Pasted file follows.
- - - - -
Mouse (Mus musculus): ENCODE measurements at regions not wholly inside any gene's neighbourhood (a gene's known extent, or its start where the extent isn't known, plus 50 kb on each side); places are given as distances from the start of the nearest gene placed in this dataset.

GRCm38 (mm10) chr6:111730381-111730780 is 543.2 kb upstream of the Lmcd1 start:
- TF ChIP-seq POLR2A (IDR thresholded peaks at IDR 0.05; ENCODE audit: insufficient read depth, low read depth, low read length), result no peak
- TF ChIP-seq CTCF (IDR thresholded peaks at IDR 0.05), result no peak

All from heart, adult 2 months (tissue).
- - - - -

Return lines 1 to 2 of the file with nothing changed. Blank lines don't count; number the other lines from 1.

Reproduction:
Mouse (Mus musculus): ENCODE measurements at regions not wholly inside any gene's neighbourhood (a gene's known extent, or its start where the extent isn't known, plus 50 kb on each side); places are given as distances from the start of the nearest gene placed in this dataset.

GRCm38 (mm10) chr6:111730381-111730780 is 543.2 kb upstream of the Lmcd1 start: